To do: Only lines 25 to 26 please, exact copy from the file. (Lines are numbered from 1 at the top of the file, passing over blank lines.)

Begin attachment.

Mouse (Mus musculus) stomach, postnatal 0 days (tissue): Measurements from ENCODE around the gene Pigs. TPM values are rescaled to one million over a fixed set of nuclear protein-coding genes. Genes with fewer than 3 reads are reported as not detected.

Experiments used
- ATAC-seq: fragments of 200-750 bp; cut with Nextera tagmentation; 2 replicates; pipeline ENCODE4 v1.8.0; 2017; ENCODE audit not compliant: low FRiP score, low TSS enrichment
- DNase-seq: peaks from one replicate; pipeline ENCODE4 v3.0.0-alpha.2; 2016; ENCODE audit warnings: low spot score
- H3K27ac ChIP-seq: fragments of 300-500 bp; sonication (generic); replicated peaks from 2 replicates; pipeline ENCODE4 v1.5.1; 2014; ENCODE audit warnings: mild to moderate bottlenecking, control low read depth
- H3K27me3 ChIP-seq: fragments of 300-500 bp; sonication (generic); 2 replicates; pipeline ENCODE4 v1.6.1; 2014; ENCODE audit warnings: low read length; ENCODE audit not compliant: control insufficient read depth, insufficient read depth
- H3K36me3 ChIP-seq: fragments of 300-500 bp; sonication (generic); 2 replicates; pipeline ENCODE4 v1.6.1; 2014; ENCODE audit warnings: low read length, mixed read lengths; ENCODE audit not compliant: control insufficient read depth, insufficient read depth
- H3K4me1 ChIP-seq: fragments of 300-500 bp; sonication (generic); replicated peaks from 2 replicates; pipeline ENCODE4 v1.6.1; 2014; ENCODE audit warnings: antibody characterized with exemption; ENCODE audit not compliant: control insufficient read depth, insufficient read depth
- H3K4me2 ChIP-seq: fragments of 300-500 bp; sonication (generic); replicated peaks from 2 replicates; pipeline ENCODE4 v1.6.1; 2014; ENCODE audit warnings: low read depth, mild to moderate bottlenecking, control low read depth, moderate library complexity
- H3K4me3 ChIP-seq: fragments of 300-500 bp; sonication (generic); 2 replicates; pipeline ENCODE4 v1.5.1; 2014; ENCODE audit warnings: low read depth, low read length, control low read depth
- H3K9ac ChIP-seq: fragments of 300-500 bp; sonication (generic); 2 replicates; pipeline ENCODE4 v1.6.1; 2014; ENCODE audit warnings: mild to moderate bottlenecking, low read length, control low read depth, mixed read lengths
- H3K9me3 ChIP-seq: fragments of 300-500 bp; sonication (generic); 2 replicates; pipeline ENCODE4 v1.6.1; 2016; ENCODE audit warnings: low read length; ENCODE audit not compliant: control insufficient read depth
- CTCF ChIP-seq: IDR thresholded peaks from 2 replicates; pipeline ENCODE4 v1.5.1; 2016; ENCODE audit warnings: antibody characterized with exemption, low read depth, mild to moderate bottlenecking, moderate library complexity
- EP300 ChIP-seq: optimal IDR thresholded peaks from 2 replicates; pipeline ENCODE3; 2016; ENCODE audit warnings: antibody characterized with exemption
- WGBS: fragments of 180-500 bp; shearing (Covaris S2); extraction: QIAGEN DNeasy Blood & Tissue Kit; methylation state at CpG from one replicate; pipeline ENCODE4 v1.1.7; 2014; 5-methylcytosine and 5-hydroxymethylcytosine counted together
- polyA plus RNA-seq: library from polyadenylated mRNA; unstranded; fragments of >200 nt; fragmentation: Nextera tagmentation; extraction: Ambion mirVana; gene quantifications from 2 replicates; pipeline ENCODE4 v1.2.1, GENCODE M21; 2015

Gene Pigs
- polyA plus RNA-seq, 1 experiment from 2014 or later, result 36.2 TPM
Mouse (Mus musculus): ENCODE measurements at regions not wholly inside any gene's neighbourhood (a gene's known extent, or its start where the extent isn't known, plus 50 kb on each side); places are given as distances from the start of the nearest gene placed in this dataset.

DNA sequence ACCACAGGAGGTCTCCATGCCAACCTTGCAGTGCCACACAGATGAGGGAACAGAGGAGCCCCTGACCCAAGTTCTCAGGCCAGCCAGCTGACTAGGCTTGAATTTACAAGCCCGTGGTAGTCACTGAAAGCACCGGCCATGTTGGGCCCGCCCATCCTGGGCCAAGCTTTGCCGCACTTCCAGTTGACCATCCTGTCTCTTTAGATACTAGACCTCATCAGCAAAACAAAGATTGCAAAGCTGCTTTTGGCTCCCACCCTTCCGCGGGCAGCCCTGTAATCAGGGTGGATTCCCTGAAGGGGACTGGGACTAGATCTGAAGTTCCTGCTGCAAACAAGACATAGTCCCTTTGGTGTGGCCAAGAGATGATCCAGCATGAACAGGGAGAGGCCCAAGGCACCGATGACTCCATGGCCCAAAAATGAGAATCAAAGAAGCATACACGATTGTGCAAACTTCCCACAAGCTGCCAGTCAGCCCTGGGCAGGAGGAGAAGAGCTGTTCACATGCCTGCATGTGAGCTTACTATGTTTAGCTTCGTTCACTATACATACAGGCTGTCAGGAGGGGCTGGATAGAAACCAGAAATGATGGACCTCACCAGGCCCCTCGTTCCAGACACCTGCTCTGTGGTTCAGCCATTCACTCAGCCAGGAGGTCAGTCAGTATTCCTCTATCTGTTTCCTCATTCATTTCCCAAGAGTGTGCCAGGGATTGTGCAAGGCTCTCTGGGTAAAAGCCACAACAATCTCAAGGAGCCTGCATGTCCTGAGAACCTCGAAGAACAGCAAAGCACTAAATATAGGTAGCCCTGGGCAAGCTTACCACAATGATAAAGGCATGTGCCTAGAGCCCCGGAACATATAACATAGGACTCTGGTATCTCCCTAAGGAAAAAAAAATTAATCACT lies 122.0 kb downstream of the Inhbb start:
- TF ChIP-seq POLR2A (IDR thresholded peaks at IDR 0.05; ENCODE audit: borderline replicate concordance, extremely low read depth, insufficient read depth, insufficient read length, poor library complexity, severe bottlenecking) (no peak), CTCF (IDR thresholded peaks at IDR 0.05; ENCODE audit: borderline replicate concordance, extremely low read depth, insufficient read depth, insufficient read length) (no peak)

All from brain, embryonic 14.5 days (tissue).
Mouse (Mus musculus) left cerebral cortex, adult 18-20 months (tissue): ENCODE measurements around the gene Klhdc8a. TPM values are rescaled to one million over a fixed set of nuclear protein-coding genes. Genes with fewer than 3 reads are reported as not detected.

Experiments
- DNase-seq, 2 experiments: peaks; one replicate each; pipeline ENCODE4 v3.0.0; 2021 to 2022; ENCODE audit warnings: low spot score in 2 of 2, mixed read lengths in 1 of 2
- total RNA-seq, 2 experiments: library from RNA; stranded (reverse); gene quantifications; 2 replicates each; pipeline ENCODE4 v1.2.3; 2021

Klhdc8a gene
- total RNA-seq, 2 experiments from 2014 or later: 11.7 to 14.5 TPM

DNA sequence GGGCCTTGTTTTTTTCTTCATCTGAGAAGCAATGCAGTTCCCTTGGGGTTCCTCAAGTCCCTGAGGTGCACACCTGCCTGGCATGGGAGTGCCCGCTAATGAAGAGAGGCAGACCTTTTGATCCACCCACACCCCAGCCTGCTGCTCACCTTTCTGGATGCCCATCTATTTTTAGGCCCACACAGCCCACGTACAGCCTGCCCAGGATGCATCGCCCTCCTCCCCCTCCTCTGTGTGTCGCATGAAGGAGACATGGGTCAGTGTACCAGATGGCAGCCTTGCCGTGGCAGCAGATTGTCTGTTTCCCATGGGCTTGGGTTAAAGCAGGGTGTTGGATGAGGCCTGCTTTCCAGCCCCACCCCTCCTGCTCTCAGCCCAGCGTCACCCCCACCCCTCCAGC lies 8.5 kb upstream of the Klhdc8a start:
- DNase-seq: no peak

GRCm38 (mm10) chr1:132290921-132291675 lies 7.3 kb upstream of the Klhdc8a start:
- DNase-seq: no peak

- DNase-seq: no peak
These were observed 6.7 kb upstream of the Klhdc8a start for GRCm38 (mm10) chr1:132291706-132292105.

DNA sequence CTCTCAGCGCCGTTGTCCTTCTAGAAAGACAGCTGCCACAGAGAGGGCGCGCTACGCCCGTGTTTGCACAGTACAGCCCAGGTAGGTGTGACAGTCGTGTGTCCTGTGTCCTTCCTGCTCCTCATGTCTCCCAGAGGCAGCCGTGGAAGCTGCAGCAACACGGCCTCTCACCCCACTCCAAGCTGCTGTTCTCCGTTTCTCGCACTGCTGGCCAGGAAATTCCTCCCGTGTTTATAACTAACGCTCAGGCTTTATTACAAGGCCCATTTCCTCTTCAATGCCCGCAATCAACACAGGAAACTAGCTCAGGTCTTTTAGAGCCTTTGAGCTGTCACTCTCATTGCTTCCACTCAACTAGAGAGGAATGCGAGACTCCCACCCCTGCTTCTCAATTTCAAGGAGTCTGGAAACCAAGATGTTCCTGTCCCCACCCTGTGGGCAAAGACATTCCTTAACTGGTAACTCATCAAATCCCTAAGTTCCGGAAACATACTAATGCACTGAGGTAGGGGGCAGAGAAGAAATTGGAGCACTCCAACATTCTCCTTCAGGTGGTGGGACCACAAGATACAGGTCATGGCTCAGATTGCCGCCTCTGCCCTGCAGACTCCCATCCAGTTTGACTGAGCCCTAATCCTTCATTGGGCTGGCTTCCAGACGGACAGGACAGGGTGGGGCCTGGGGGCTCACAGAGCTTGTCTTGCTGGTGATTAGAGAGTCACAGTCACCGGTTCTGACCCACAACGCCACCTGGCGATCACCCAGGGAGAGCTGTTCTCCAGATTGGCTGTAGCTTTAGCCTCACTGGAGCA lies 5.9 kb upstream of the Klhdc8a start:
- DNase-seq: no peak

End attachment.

- DNase-seq, 2 experiments: peaks; one replicate each; pipeline ENCODE4 v3.0.0; 2021 to 2022; ENCODE audit warnings: low spot score in 2 of 2, mixed read lengths in 1 of 2
- total RNA-seq, 2 experiments: library from RNA; stranded (reverse); gene quantifications; 2 replicates each; pipeline ENCODE4 v1.2.3; 2021